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SMSF investors ditch cash for equities

Lewis Jackson  |  15 Jul 2021Text size  Decrease  Increase  |  
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Self-managed super funds are piling on risk and switching from cash to equities at record levels according to a new report on SMSFs from Vanguard and Investment Trends.

Cash allocations have only been lower in 2007 and 2008, just before the Global Financial Crisis, while allocations to direct shares, managed funds and ETFs rose to a combined average of 51 per cent.

Those making aggressive reallocations outweighed defensive reallocations for the first time since data was available, with the majority choosing domestic and international equities.

The hunt for yield saw cash allocations fall furthest for those over 55. Almost 40 per cent of all trustees were concerned about income generation amidst low interest rates.

A roaring bull market has made risk more palatable. The ASX 200 returned 24 per cent in FY 2021, its best performance since 1989. The financials subsector performance was fifteen times its five-year average as economic reopening and a booming house market took hold.

Over 50 per cent of trustees now have a positive outlook for local and international equity. They expect the All Ordinaries to return 5.3 per cent over the next year, around double the pre-pandemic level.

Expectations of the 12-month forward dividend yield hit the highest level since the crisis at 4.2 per cent.

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Morningstar analysts forecast a 2022 average dividend yield of 3.5 per cent for over 150 ASX 200 stocks under coverage.

But Morningstar head of equity research Peter Warnes cautions against an overhasty embrace of equities.

“Given where we are in the cycle and in the market, I don’t think people are taking into account how things can go wrong,” he says.

“Everyone is saying ‘Anything But Cash’, but you can’t be ABC if you’re a self-funded retiree. There’s no inflow and the living expenses keep rising.”

“If you make a mistake, how much time do you have to repair the fence?”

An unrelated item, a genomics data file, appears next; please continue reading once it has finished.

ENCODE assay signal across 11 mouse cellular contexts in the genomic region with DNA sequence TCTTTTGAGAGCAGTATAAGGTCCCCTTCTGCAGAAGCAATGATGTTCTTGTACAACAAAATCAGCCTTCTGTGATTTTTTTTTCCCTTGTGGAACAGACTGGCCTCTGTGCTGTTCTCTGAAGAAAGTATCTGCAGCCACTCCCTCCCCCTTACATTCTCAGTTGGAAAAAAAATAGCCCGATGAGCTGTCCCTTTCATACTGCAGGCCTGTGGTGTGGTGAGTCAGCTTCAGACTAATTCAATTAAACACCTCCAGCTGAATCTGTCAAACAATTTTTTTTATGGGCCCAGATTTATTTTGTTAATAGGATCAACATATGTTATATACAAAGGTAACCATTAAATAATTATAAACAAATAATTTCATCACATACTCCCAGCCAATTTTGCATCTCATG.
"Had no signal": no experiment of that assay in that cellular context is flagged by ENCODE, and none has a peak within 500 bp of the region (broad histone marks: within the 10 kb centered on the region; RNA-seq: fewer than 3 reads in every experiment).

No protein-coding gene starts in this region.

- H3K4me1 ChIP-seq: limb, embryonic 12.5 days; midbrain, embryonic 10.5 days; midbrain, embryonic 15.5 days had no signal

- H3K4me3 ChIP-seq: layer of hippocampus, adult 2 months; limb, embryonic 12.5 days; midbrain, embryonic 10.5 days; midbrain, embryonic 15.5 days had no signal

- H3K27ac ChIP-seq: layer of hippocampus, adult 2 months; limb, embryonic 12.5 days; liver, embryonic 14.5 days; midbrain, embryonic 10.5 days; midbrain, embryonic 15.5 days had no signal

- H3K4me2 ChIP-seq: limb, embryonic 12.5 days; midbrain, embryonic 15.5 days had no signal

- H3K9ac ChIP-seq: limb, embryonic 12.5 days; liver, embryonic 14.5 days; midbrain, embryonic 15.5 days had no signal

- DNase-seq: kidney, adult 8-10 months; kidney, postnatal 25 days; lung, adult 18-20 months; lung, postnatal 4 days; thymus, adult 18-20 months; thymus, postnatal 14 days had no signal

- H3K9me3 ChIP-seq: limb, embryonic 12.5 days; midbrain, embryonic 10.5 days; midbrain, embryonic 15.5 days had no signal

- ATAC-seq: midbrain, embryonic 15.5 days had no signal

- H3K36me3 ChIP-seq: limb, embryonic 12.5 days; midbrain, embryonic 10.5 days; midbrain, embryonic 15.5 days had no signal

Trustees are more sanguine about financial market falls or covid-19 than last year, even as the number of those concerned about regulatory changes to superannuation remained steady at just over 50 per cent.

Recent changes, effective July 1, have increased pre- and post-tax contribution caps, as well as how much can be transferred into retirement phase.

The number of SMSF rose despite the pandemic and the average age and starting balance of trustees continued to fall.

Many appear emboldened by stock market success. Over 50 per cent of new trustees did so to achieve better returns, with 30 per cent confident they can do a better job than their super fund.

Around 30 per cent set up their SMSFs to invest in property.

ESG held back by information not price

SMSF trustees are open to ESG investing and say they’re held back by a lack of information, research and tools, not the risk of lower returns.

Fifty-two percent of trustees would consider investing in ESG even if returns were lower.

Almost 10 per cent—nearly 60,000 SMSFs—listed responsible investment as their top priority.

Younger trustees are convinced it won’t come to that, with more than half of them convinced responsible investing will generate better returns than non-ESG equivalents.

That falls to 13 per cent for those over 70.

The annual Vanguard/Investment Trends report was based off a representative survey of 2,523 SMSF investors conducted between March and April 2021.

is a reporter and data journalist with Morningstar. Tweet him @lewjackk or get in touch via email

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